Community College of Philadelphia is a vibrant gathering place that gives people an opportunity to work for a better world.
On Nov. 9, the Sierra Club and the College’s Coalition for a Sustainable Future joined together to sponsor a program on climate change and explore its impact on Philadelphia and the planet.
Michael Mann, distinguished professor of Meteorology at Penn State and an expert on global warming, spoke to a nearly packed house in the Bonnell Auditorium. He is a leading member of the Intergovernmental Panel on Climate Change (IPCC), which won the Nobel Peace Prize with Al Gore in 2007.
In his talk titled, "The Hockey Stick and the Climate Wars: The Battle Continues," Mann spoke of global warming from a historical perspective, explaining how the earth has warmed up a degree and a half in the last century. He noted 2014 “came in as the warmest year on record and there is enough data to indicate that 2015 will be the warmest year on record.”
Mann told the audience that even ultra-conservative IPCC scientists agree:
- Global warming is real
- Climate change is caused by human activities
- Climate change is threatening the planet
He pointed to the recent, extreme weather events as evidence — the dried up lake beds in St. Angelo, TX in 2011, the ever-decreasing moose population and lobster migration in Maine, California enduring its worst drought in 1,200 years, and other flooding and warming events in North America — as proof.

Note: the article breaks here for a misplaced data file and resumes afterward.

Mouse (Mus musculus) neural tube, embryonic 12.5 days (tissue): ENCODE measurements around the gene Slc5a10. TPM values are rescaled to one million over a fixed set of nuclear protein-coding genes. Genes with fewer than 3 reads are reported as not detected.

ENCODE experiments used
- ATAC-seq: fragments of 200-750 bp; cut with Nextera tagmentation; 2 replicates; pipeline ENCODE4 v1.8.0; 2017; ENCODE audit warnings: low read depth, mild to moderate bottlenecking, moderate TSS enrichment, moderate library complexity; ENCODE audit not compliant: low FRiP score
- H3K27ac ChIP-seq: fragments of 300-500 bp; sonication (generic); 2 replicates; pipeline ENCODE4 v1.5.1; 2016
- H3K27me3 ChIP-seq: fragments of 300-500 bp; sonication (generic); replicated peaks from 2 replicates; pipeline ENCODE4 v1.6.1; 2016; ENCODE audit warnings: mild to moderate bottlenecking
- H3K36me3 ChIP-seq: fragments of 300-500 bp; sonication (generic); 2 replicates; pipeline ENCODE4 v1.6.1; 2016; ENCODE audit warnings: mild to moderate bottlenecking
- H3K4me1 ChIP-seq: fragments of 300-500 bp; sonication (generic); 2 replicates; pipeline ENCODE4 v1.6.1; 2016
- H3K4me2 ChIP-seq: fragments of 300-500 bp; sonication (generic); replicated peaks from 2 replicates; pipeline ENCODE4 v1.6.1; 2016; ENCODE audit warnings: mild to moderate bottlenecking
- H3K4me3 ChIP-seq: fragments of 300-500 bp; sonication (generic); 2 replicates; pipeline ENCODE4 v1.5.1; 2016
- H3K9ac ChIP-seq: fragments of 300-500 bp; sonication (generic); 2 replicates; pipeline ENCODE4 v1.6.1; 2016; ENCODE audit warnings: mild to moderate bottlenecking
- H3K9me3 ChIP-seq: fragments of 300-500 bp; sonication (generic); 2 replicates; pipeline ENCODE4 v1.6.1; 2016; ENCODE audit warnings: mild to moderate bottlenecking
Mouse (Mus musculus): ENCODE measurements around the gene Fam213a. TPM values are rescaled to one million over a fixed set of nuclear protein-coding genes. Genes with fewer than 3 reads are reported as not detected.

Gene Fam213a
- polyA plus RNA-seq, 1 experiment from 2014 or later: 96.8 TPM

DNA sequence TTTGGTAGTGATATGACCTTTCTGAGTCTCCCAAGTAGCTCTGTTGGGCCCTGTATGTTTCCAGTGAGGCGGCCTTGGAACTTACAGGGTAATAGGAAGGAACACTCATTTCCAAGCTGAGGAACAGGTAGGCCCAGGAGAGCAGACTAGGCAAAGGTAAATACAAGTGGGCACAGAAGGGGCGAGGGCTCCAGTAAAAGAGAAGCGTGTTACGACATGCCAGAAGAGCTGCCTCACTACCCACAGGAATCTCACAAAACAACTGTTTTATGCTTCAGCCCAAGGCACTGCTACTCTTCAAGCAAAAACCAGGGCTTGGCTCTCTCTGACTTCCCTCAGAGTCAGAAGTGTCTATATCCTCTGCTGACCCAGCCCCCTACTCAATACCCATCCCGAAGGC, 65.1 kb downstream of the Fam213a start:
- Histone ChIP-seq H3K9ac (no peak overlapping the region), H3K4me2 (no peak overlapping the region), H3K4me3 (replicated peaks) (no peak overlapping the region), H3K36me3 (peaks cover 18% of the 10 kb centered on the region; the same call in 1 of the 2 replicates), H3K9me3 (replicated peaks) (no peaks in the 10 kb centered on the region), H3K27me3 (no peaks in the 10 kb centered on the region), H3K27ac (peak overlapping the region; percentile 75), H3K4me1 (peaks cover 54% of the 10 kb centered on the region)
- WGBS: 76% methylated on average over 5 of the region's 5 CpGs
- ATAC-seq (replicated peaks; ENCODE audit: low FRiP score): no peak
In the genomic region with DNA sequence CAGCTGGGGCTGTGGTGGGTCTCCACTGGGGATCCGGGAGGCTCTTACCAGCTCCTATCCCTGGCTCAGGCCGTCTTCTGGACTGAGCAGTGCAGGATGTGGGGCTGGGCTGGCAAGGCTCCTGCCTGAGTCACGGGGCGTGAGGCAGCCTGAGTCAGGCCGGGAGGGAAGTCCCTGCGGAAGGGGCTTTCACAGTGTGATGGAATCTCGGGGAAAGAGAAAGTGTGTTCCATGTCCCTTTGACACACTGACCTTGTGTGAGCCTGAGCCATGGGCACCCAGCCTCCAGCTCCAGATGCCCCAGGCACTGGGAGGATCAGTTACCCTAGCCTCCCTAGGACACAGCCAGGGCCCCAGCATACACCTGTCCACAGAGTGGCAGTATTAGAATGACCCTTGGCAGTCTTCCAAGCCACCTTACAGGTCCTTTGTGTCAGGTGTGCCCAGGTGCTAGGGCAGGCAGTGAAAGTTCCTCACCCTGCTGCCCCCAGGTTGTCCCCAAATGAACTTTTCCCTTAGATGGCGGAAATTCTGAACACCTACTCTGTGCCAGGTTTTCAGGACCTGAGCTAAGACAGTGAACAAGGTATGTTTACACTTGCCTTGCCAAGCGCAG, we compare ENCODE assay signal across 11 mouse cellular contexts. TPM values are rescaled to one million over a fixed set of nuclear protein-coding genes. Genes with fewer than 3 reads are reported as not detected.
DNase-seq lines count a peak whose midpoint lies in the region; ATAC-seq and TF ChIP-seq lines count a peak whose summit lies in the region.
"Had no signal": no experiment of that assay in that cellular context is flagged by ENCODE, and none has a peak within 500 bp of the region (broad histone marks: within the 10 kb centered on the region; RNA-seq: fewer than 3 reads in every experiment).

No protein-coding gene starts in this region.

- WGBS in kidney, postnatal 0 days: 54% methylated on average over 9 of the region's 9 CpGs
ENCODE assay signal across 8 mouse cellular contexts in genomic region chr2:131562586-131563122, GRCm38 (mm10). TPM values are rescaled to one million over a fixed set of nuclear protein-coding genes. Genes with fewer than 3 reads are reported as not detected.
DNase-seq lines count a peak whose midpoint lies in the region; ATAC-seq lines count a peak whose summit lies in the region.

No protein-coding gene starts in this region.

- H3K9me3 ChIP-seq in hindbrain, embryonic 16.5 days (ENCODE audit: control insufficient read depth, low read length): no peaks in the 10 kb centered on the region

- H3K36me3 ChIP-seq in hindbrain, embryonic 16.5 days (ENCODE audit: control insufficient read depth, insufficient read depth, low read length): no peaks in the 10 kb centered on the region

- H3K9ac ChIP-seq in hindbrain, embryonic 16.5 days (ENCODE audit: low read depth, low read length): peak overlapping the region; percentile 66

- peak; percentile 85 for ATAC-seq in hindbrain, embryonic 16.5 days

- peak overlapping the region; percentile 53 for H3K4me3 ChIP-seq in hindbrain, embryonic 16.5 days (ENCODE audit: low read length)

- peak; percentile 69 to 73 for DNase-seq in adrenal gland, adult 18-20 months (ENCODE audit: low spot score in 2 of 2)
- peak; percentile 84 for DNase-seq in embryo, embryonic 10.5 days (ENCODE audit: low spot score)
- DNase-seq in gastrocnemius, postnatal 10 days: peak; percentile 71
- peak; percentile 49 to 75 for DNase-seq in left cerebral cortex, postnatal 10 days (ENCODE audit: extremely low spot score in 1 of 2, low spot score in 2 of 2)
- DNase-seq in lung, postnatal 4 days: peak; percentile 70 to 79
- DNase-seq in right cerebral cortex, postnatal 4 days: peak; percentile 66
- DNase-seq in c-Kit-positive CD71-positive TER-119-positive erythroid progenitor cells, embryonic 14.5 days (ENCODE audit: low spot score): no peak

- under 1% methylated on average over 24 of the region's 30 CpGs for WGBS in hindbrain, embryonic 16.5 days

If the world keeps burning fossil fuels at the current rate, Mann said, it will cross into a danger threshold by 2036. But he added it is possible to make a difference.
“What is our future? That depends on us,” he said. “If we could stop burning fossil fuels today we could reduce climate sensitivity by 2.5 degrees Celsius (roughly four degrees Fahrenheit). “If so, it offers cautious optimism. It provides encouragement that we can avert irreparable harm to our planet. That is, if — and only if — we accept the urgency of making a transition away from our reliance on fossil fuels for energy.
That same cautious optimism has been expressed by politicians and climate scientists alike. In August, President Obama and the Environmental Protection Agency (EPA) announced the Clean Power Plan, a historic step in the Obama Administration’s fight against climate change. Among other restrictions, it calls for limited carbon emissions from power plants. In addition, China, India and parts of Europe have committed to investing in renewable sources energy.
It’s not too late for individuals to do their part, Mann said. By making simple modifications — using energy efficient light bulbs, driving a fuel efficient vehicle (or better yet, using publictransportation), recycling, insulating, composting and powering down electrical devices every night can go a long way on curtailing reliance on fossil fuels and reducing the earth’s carbon footprint.
“We frame the issue as a scientific problem or an economic problem, but to me it’s a problem of ethics,” Mann said. “We have to make sure we make decisions today that determine the future of the planet for our children and our grandchildren.”